• The secret to preventing Osteoporosis is to give your body all the calcium it needs, so that it doesn’t have to steal calcium from bones.
• Vitamin D and exercise are also very important.
• Your body cannot survive without adequate levels of

1. Calcium

2. Phosphorous

3. Magnesium

4. Sodium
• These substances are normally stored in your bones. When the levels of these minerals and nutrients get too low in your blood, your bones give them up to restore a healthy balance of them in your bloodstream.
• When your blood mineral levels are restored to normal, your body can go on functioning in a healthy way.
• Bones are givers. The most charitable of all our bones are those that have a high trabecular content, like the jaw, pelvis, wrist and spine. Sometimes the first sign of systemic bone loss is receding gums. The wrist and vertebrae also tend to fracture before the hip, because they are composed largely of trabecular bone.

CONTRIBUTING FACTORS:
• Inadequate nutrition
• Smoking
• Alcohol abuse
• Minimal exercise
• Depression
• Some medications
• Some surgeries
• Irregular periods
• Exposure to toxins in the environment.

THE CALCIUM REVOLUTION
• Researchers are increasingly finding that the humble mineral calcium plays a major role in warding off major illnesses from high blood pressure to colon cancer. You name the disease and calcium is beginning to have a place there, says David M., a nephrologist at Oregon Health Sciences University.
• Americans are in a major calcium deficiency crisis.
• Calcium is essential for bones and teeth.
• It regulates heart rhythm.
• Helps blood clot properly.
• Maintains proper nerve and muscle function.
• May lower blood pressure.
• Eases insomnia.
• Keeps cell membranes healthy.
• Helps us metabolize fat.
• May reduce the risk of breast and colon cancer.

ABSORPTION OF CALCIUM
• Learn how to increase the amount of absorbable calcium in your diet everyday.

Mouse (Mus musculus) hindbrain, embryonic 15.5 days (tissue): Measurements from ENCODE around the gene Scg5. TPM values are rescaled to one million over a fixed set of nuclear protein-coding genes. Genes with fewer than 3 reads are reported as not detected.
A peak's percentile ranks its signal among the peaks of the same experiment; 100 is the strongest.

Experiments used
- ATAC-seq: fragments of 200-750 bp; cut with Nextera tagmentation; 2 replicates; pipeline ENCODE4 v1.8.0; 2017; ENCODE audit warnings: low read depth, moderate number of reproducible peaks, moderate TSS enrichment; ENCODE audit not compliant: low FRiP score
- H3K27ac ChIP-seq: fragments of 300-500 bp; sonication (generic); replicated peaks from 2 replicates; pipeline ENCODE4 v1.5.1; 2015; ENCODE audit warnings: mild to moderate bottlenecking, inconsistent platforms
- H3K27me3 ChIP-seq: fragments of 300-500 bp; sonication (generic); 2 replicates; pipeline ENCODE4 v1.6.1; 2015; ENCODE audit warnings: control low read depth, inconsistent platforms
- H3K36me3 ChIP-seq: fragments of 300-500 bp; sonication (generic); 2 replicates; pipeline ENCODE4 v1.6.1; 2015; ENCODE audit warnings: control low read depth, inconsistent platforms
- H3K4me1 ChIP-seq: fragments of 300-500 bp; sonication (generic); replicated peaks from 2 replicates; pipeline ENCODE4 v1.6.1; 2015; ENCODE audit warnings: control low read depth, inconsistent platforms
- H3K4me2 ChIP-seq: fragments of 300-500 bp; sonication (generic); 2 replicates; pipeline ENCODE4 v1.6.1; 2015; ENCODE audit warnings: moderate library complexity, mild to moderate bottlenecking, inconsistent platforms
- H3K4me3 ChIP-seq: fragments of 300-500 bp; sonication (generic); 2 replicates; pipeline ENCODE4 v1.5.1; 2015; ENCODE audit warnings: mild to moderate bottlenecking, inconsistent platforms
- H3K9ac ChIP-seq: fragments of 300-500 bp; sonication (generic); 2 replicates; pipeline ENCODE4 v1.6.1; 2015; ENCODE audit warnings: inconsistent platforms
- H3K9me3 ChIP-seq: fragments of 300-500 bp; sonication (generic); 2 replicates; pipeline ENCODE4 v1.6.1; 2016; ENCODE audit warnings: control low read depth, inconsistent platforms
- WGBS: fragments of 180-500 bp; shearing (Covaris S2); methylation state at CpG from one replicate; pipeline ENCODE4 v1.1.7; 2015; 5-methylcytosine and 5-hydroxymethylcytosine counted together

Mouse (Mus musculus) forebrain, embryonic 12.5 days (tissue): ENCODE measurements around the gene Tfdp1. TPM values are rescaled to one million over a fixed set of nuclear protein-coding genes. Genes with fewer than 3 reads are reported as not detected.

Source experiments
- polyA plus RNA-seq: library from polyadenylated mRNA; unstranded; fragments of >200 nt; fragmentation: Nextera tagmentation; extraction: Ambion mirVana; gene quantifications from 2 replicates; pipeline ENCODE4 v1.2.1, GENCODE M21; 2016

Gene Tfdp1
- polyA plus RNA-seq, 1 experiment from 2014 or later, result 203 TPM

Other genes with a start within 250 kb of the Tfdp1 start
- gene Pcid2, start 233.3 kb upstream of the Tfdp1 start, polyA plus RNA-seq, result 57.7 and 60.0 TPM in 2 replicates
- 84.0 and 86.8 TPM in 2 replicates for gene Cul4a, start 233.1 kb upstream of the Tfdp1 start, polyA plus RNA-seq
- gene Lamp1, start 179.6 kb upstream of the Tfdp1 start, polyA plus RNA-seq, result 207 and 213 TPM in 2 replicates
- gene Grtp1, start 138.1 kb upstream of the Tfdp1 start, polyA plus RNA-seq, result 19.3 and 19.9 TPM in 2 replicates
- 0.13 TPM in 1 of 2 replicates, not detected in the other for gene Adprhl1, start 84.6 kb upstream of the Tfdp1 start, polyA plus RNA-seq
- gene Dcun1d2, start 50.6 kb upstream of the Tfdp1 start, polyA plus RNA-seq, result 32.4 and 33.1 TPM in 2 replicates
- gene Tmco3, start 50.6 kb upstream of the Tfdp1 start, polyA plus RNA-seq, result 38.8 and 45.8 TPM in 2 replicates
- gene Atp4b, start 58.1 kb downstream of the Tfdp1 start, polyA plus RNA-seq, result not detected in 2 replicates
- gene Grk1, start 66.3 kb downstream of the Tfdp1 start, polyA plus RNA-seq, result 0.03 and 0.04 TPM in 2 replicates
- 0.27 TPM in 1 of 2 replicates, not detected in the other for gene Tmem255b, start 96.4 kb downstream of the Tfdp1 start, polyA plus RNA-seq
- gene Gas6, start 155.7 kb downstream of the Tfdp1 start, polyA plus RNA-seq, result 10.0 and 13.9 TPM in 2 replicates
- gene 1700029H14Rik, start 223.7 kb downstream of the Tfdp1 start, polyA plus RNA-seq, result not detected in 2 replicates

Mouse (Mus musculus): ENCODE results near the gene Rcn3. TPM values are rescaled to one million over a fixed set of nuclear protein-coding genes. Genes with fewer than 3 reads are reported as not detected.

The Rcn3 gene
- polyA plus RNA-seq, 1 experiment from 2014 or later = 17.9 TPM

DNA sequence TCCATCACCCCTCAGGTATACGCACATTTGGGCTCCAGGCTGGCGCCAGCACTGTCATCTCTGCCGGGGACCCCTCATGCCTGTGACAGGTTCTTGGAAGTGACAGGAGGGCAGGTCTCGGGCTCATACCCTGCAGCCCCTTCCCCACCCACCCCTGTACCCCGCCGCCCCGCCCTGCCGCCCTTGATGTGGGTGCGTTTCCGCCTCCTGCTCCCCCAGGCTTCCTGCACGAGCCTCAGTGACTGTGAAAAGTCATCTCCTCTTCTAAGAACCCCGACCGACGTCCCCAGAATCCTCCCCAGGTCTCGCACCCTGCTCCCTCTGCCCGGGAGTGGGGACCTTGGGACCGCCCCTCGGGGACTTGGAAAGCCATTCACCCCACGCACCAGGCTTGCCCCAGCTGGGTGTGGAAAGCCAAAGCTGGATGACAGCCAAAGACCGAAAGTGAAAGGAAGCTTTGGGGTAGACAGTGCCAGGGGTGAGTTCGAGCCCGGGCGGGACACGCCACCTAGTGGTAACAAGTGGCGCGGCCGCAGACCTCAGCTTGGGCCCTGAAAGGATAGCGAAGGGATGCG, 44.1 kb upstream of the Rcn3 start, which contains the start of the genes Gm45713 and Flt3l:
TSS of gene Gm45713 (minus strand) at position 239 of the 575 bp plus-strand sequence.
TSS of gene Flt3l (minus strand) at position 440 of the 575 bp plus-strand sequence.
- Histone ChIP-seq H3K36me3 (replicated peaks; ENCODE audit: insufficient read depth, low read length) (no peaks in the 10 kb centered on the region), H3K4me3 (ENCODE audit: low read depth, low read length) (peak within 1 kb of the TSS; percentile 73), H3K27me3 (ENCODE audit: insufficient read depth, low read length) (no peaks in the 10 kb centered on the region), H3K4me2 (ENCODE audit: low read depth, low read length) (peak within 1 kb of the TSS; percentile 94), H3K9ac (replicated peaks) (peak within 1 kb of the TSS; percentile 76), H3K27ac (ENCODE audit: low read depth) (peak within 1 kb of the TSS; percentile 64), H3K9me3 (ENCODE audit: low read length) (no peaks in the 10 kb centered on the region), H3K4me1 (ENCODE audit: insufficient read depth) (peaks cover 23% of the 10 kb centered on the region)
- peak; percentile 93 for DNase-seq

• About 98% of the calcium in our body is stored in our bones.
• Approximately 1% of it is in our teeth.
• Other 1% circulates in the bloodstream and other tissues.

CALCIUM
• Dietary Reference Intake (DRI) – 1500 mg/day in divided doses.
• Countries such as USA, whose population consume large quantities of dairy products and calcium, have much higher rates of Osteoporosis than countries which consume little or no dairy products and little calcium.

EXCESS CALCIUM
• Excess calcium in postmenopausal women can cause
• Kidney stone formation
• Hypercalcemia
• Fractures
EXCESSIVE CALCIUM EXCRETION
• Excessive calcium excretion is the cause of bone loss. E.g. amount of calcium ingested is more than what is absorbed or required causing negative balance which is equal to bone loss.
• However if more calcium is consumed than is lost then one is said to be in positive balance.
• Anyone having a disease of the parathyroid gland should not take calcium and consult their health professional.

ANIMAL PROTEIN & CALCIUM LOSS
• Consumption of large quantities of animal protein causes greater loss of calcium.
• Urinary calcium excretion on a high protein diet is about 90-100gms which increases the risk of Osteoporosis in most women.
• SO PLETHORA OF PROTEIN CAUSES PAUSSITY OF BONE.
• Vegetable proteins are safe and do not cause negative calcium balance.
• Calcium is the most important mineral in your body, but most of us are not getting enough of it in an absorbable form.
• Please try to make sure you are getting the following important nutrients in your diet each day:
• Calcium 1000-1500 mg

(In divided doses)
• Phosphorous 500 – 700 mg
• Magnesium 750 mg
• Vitamin D 400 – 800 IU

(When you can’t get 15 minutes of sunlight.)
• Vitamin C 1000 mg

(In divided doses)
• Vitamin K 100 – 300 mcg
• Zinc 12 mg
EXAMINATIONS
• DXA – Dual X-ray Absorptiometry

This test is simple, non-invasive to measure bone density, which is a measure of bone strength.
• Serum calcium
• Serum Vitamin D

CALCIUM FACTS
• ALL CALCIUM SUPPLEMENTS WORK THE SAME WAY. THEY CONTAIN DIFFERENT AMOUNTS OF ELEMENTAL CALCIUM.

Calcium Carbonate 40% calcium
Calcium Citrate 20-24% calcium
Calcium Lactate 13% calcium
E.g. For every tablet that contains 1000 mg of Calcium Carbonate, only 400 mg (40%) of the amount is available to us for absorption. The remaining 60% of the tablet is made up of oxygen and carbon.

American Journal of Therapeutic & Journal of Clinical Pharmacology have concluded that Calcium Citrate is better absorbed than Calcium Carbonate, which is a preferred supplement for the elderly.